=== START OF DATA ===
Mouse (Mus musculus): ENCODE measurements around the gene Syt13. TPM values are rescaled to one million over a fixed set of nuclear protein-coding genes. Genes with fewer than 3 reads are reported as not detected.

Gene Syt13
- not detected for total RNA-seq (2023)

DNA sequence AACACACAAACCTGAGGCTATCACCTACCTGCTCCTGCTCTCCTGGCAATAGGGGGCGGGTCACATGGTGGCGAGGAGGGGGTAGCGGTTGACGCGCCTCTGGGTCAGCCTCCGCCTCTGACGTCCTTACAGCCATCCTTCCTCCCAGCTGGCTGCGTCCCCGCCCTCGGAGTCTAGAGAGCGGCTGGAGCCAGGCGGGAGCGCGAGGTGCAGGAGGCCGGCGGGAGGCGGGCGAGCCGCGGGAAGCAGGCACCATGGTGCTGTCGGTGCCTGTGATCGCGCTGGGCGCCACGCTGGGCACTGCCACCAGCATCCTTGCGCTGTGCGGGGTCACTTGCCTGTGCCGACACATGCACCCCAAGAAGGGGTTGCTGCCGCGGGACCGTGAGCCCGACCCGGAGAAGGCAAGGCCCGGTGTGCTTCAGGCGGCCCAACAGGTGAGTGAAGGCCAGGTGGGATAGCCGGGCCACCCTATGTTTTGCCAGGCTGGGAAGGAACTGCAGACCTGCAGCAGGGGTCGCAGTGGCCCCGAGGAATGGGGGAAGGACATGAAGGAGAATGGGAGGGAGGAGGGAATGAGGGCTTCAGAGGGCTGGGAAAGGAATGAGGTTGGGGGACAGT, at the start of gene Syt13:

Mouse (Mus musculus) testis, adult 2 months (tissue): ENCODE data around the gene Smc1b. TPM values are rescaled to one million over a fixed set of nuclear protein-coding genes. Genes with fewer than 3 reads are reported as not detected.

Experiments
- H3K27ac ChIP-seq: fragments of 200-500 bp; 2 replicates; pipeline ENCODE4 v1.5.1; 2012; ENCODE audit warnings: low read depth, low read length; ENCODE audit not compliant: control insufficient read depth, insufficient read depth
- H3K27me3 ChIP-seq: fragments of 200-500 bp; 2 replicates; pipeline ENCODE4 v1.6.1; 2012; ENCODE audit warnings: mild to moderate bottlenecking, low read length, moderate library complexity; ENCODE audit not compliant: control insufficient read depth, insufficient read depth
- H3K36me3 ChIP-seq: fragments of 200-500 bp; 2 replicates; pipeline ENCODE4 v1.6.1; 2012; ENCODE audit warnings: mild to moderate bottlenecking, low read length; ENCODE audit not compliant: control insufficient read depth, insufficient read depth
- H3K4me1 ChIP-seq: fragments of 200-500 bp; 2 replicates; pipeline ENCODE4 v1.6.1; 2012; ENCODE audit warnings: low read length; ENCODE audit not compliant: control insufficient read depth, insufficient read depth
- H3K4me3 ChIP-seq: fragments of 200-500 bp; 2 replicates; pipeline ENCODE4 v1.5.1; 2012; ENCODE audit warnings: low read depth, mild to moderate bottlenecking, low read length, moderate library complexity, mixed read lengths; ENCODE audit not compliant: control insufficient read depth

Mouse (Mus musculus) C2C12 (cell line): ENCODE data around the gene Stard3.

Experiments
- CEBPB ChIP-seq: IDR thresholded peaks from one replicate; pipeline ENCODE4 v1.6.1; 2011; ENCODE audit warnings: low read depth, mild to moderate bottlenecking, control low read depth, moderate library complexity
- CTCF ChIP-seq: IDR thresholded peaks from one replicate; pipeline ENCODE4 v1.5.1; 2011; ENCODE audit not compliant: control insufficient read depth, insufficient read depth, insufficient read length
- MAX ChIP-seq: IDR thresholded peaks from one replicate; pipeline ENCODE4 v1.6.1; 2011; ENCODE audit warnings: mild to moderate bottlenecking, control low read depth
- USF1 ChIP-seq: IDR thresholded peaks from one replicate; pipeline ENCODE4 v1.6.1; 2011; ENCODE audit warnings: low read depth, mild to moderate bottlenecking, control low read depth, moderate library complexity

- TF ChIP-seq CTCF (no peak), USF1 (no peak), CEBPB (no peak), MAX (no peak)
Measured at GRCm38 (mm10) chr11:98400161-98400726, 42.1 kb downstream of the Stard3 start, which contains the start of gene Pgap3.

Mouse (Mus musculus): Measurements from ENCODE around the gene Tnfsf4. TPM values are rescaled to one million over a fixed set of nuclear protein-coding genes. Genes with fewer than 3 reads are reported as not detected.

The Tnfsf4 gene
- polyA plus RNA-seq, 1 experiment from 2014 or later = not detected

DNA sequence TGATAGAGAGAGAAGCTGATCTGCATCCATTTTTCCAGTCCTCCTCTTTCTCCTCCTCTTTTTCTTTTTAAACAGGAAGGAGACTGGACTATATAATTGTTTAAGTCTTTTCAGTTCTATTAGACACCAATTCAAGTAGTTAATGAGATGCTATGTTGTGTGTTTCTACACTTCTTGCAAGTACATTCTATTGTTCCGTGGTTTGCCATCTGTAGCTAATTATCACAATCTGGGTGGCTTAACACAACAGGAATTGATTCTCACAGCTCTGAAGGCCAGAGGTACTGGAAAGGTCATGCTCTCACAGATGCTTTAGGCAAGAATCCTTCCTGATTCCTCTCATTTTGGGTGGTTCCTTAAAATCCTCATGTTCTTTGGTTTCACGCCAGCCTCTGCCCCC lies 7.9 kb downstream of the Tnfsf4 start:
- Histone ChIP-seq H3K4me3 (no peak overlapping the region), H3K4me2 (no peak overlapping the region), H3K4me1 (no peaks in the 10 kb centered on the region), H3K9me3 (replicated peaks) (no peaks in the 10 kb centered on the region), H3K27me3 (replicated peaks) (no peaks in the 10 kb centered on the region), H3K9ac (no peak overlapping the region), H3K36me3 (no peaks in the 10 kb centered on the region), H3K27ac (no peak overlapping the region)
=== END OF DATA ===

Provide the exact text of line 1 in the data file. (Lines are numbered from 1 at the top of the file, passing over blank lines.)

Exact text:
Mouse (Mus musculus): ENCODE measurements around the gene Syt13. TPM values are rescaled to one million over a fixed set of nuclear protein-coding genes. Genes with fewer than 3 reads are reported as not detected.